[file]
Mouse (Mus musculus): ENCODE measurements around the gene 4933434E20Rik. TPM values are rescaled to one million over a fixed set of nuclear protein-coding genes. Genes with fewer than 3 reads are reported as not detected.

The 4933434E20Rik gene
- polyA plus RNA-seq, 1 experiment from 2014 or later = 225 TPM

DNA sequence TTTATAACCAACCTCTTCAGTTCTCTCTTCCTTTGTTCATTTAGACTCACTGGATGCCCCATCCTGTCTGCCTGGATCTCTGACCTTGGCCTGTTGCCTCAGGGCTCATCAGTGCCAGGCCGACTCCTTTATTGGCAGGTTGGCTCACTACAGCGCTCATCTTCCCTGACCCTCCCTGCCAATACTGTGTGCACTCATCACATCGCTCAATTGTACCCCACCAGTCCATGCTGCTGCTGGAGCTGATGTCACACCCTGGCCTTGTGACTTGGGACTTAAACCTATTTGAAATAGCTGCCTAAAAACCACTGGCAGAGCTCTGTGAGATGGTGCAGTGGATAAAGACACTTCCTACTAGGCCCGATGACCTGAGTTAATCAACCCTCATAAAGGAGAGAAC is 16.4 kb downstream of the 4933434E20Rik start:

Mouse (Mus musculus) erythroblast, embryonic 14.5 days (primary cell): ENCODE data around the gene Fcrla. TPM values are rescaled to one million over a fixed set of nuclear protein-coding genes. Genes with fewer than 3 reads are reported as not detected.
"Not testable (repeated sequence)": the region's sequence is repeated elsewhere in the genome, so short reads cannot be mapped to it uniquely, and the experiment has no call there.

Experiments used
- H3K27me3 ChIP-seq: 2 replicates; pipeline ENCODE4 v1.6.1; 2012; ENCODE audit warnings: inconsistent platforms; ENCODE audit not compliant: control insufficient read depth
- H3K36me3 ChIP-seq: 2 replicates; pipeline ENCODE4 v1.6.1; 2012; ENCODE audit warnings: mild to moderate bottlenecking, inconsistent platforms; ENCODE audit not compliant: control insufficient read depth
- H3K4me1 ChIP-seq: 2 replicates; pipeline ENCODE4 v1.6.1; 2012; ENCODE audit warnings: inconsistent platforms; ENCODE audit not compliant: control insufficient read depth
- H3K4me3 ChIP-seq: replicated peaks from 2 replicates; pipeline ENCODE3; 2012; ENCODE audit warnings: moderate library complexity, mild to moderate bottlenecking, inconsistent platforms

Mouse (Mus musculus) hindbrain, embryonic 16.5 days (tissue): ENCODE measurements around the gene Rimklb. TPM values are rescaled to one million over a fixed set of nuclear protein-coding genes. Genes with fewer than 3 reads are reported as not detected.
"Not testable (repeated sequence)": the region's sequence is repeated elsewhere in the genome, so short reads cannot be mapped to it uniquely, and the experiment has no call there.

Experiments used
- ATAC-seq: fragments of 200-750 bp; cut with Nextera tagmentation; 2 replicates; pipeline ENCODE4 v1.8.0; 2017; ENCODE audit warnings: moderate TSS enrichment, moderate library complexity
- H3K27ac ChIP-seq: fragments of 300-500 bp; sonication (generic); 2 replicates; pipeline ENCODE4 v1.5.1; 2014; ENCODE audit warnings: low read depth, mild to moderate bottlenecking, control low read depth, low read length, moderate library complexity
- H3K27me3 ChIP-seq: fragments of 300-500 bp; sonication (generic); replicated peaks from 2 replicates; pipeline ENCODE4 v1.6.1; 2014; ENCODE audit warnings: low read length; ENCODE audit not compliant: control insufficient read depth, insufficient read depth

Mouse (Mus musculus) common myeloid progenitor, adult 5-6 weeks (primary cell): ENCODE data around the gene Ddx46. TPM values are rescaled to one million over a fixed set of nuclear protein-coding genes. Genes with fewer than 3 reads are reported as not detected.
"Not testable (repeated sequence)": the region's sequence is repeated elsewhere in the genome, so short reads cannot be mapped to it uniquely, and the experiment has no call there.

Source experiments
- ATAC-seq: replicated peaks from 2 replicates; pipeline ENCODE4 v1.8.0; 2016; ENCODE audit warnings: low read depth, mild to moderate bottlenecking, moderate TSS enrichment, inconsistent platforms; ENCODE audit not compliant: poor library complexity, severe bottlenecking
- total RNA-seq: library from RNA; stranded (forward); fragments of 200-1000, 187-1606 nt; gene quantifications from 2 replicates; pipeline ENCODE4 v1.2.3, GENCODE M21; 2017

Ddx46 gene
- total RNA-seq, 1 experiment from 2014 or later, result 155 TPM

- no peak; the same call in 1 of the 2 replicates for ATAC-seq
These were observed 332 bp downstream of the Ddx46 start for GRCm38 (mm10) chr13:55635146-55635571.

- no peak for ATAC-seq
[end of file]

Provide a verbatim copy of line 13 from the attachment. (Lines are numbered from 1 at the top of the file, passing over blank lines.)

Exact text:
"Not testable (repeated sequence)": the region's sequence is repeated elsewhere in the genome, so short reads cannot be mapped to it uniquely, and the experiment has no call there.